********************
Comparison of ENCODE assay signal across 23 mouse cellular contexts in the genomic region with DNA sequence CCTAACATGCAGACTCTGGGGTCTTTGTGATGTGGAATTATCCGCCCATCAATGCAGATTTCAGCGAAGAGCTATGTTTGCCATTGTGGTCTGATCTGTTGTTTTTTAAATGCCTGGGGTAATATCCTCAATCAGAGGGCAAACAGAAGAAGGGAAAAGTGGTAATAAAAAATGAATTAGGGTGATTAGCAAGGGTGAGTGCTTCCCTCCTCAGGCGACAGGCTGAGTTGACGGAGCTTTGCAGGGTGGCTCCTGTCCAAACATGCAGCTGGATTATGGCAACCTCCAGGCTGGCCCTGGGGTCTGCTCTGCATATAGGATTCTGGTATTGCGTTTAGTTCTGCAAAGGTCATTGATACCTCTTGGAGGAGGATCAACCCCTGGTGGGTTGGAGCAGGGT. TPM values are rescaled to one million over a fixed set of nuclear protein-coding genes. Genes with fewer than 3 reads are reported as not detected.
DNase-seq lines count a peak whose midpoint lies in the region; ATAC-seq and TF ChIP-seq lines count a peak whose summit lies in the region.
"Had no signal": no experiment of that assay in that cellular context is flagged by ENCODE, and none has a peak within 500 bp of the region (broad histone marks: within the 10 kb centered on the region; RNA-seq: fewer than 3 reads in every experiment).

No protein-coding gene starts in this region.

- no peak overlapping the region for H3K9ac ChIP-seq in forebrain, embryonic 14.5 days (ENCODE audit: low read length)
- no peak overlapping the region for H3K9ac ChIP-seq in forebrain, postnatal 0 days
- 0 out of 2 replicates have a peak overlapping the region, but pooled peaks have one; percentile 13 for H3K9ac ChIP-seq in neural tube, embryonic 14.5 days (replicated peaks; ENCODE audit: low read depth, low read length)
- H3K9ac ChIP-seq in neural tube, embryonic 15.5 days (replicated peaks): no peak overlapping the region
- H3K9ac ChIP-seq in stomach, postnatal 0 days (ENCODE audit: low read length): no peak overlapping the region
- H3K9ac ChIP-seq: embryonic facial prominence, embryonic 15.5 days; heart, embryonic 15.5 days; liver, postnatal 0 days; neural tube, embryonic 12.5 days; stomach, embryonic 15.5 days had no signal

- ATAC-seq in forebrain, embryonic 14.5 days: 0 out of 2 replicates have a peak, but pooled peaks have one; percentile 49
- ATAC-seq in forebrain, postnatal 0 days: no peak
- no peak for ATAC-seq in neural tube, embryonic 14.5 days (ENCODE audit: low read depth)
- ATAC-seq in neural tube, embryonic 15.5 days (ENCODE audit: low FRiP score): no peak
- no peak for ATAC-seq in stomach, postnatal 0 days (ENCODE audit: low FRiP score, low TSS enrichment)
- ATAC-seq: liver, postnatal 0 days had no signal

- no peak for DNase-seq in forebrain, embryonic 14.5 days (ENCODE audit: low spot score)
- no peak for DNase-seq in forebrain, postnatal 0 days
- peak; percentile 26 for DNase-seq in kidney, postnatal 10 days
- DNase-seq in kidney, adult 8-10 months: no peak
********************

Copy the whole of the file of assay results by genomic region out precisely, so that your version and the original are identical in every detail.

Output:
Comparison of ENCODE assay signal across 23 mouse cellular contexts in the genomic region with DNA sequence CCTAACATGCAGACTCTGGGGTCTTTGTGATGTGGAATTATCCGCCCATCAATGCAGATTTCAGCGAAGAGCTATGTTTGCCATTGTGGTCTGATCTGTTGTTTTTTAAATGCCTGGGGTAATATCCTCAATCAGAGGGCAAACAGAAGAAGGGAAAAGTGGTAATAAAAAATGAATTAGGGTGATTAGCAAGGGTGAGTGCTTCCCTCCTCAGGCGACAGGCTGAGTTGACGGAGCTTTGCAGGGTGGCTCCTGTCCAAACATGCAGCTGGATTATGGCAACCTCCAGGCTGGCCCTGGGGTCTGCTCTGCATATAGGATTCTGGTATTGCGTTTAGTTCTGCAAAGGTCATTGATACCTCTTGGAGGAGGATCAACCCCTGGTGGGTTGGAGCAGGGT. TPM values are rescaled to one million over a fixed set of nuclear protein-coding genes. Genes with fewer than 3 reads are reported as not detected.
DNase-seq lines count a peak whose midpoint lies in the region; ATAC-seq and TF ChIP-seq lines count a peak whose summit lies in the region.
"Had no signal": no experiment of that assay in that cellular context is flagged by ENCODE, and none has a peak within 500 bp of the region (broad histone marks: within the 10 kb centered on the region; RNA-seq: fewer than 3 reads in every experiment).

No protein-coding gene starts in this region.

- no peak overlapping the region for H3K9ac ChIP-seq in forebrain, embryonic 14.5 days (ENCODE audit: low read length)
- no peak overlapping the region for H3K9ac ChIP-seq in forebrain, postnatal 0 days
- 0 out of 2 replicates have a peak overlapping the region, but pooled peaks have one; percentile 13 for H3K9ac ChIP-seq in neural tube, embryonic 14.5 days (replicated peaks; ENCODE audit: low read depth, low read length)
- H3K9ac ChIP-seq in neural tube, embryonic 15.5 days (replicated peaks): no peak overlapping the region
- H3K9ac ChIP-seq in stomach, postnatal 0 days (ENCODE audit: low read length): no peak overlapping the region
- H3K9ac ChIP-seq: embryonic facial prominence, embryonic 15.5 days; heart, embryonic 15.5 days; liver, postnatal 0 days; neural tube, embryonic 12.5 days; stomach, embryonic 15.5 days had no signal

- ATAC-seq in forebrain, embryonic 14.5 days: 0 out of 2 replicates have a peak, but pooled peaks have one; percentile 49
- ATAC-seq in forebrain, postnatal 0 days: no peak
- no peak for ATAC-seq in neural tube, embryonic 14.5 days (ENCODE audit: low read depth)
- ATAC-seq in neural tube, embryonic 15.5 days (ENCODE audit: low FRiP score): no peak
- no peak for ATAC-seq in stomach, postnatal 0 days (ENCODE audit: low FRiP score, low TSS enrichment)
- ATAC-seq: liver, postnatal 0 days had no signal

- no peak for DNase-seq in forebrain, embryonic 14.5 days (ENCODE audit: low spot score)
- no peak for DNase-seq in forebrain, postnatal 0 days
- peak; percentile 26 for DNase-seq in kidney, postnatal 10 days
- DNase-seq in kidney, adult 8-10 months: no peak